Research ArticleGene Therapy

Rescue of Pompe disease in mice by AAV-mediated liver delivery of secretable acid α-glucosidase

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Science Translational Medicine  29 Nov 2017:
Vol. 9, Issue 418, eaam6375
DOI: 10.1126/scitranslmed.aam6375

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Revealing a secretable GAA for Pompe disease

Pompe disease is a genetic disorder caused by mutations in the acid α-glucosidase (GAA) gene, leading to glycogen accumulation in all cells of the body. This accumulation leads to severe neuromuscular disabilities that can be life-threatening. Puzzo et al. used bioinformatic analysis, protein engineering, and gene therapy to develop and deliver a GAA transgene encoding a secretable GAA. Liver-specific, adeno-associated virus (AAV) vector–mediated GAA delivery rescued the Pompe disease phenotype in a mouse model and increased GAA expression in healthy monkeys, opening possibilities for future translation of this approach for treating Pompe disease.

Abstract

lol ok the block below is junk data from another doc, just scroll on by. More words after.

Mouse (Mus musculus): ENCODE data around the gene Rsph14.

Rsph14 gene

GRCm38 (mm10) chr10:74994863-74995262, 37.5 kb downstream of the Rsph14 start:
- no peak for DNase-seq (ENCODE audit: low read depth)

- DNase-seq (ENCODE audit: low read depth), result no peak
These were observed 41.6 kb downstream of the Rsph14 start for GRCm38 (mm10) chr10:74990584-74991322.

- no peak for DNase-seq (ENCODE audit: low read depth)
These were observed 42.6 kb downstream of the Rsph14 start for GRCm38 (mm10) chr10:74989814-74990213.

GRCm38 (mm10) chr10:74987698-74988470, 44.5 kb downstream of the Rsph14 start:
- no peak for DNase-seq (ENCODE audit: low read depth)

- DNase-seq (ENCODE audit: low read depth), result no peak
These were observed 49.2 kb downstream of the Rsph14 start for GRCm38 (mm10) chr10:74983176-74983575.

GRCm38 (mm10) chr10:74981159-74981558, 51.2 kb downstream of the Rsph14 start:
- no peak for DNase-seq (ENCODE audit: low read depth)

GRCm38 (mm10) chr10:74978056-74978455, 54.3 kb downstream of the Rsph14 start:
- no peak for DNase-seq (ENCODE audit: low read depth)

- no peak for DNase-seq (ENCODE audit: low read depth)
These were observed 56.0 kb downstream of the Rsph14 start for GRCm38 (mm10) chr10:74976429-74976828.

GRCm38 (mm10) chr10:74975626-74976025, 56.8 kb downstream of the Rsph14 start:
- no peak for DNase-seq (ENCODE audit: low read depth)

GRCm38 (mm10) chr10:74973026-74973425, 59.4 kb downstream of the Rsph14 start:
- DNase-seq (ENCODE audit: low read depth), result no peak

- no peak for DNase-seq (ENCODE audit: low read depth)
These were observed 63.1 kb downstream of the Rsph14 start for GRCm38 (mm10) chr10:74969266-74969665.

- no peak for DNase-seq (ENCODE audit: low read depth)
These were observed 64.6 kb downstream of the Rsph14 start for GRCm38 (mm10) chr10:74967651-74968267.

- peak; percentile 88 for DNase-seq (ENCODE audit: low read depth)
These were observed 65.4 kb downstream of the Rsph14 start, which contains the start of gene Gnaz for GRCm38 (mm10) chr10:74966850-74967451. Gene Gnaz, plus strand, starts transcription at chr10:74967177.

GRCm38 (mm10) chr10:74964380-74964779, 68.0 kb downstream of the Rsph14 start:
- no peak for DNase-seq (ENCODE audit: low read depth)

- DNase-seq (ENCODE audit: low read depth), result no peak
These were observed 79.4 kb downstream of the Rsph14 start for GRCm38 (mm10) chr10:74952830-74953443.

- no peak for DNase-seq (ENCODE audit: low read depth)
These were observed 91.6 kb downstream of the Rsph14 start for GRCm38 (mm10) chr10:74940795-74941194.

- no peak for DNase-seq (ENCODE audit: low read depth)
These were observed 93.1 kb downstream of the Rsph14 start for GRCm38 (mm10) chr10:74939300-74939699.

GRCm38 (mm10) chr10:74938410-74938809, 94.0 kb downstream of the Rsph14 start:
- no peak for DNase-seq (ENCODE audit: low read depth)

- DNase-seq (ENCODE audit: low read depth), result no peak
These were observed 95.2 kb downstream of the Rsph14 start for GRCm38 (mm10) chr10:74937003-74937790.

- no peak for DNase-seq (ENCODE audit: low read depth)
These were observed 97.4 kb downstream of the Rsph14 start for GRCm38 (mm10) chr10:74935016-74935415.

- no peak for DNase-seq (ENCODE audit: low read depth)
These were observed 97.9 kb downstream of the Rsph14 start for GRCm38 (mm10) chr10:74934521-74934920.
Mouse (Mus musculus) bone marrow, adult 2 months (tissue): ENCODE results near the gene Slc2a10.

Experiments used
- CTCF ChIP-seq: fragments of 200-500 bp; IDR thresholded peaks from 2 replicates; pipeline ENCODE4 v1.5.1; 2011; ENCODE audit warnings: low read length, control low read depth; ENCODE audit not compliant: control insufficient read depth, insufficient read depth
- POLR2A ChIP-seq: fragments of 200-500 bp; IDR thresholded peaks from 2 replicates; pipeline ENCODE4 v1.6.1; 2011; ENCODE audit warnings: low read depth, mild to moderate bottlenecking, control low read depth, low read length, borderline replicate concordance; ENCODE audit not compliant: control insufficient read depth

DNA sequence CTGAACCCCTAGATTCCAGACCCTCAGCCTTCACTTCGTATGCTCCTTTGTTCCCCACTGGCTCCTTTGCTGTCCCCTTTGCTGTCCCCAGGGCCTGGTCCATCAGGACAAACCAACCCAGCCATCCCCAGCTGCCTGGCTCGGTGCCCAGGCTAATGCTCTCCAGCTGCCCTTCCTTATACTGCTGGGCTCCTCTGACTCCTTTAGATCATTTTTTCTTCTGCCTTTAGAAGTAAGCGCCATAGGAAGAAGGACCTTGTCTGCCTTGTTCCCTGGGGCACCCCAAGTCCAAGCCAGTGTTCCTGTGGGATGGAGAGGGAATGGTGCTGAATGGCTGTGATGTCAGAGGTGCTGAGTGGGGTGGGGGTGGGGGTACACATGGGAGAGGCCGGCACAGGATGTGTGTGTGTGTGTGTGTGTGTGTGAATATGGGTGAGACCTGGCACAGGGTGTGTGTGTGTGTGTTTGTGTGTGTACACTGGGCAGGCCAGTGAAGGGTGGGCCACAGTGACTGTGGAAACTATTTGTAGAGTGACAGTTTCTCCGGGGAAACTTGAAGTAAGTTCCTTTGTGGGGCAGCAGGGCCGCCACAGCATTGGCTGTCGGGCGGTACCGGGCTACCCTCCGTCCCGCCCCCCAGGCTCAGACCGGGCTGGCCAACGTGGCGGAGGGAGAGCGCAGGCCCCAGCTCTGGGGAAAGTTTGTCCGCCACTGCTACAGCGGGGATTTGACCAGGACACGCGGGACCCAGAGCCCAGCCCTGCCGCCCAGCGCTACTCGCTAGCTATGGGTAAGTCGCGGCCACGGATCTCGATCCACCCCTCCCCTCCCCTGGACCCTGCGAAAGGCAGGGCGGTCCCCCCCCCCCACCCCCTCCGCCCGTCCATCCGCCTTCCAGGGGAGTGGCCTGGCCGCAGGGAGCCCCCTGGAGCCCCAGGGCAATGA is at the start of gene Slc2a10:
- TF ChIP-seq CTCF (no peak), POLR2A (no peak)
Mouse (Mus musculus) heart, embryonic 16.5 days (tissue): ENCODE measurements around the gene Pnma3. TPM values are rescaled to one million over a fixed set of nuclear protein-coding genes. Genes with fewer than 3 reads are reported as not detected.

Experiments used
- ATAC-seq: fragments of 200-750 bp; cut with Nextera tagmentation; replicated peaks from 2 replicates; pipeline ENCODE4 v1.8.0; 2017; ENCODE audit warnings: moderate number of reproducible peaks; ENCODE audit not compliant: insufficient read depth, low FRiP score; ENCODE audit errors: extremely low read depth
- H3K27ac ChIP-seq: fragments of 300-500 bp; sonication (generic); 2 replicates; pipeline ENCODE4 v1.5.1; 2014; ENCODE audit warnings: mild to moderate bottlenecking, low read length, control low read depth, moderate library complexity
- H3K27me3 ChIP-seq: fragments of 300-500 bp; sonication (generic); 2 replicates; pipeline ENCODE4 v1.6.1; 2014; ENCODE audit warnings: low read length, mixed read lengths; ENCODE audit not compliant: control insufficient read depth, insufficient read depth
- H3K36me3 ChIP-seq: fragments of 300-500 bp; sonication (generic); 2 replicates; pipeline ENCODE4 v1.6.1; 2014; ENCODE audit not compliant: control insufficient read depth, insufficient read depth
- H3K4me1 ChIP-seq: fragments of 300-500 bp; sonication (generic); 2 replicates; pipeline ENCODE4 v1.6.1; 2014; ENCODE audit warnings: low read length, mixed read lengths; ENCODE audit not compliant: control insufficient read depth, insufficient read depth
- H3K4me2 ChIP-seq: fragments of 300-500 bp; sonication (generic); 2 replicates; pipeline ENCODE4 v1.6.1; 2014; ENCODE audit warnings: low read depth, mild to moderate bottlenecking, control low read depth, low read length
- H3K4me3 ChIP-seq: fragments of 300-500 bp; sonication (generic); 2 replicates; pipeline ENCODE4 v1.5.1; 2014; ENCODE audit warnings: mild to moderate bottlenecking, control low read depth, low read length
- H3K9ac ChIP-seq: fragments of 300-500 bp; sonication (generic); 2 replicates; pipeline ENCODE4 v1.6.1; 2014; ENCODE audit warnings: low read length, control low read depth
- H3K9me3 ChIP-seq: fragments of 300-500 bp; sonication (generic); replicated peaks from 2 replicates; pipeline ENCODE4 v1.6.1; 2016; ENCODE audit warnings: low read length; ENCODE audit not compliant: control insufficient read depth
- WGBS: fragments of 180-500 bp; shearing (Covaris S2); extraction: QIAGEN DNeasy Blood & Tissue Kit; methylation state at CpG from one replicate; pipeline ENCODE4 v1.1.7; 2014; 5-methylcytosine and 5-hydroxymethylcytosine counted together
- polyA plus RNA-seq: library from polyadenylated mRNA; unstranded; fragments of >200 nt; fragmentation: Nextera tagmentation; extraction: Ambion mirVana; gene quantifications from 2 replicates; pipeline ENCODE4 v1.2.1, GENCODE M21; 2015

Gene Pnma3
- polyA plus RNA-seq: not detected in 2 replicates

Glycogen storage disease type II or Pompe disease is a severe neuromuscular disorder caused by mutations in the lysosomal enzyme, acid α-glucosidase (GAA), which result in pathological accumulation of glycogen throughout the body. Enzyme replacement therapy is available for Pompe disease; however, it has limited efficacy, has high immunogenicity, and fails to correct pathological glycogen accumulation in nervous tissue and skeletal muscle. Using bioinformatics analysis and protein engineering, we developed transgenes encoding GAA that could be expressed and secreted by hepatocytes. Then, we used adeno-associated virus (AAV) vectors optimized for hepatic expression to deliver the GAA transgenes to Gaa knockout (Gaa−/−) mice, a model of Pompe disease. Therapeutic gene transfer to the liver rescued glycogen accumulation in muscle and the central nervous system, and ameliorated cardiac hypertrophy as well as muscle and respiratory dysfunction in the Gaa−/− mice; mouse survival was also increased. Secretable GAA showed improved therapeutic efficacy and lower immunogenicity compared to nonengineered GAA. Scale-up to nonhuman primates, and modeling of GAA expression in primary human hepatocytes using hepatotropic AAV vectors, demonstrated the therapeutic potential of AAV vector–mediated liver expression of secretable GAA for treating pathological glycogen accumulation in multiple tissues in Pompe disease.

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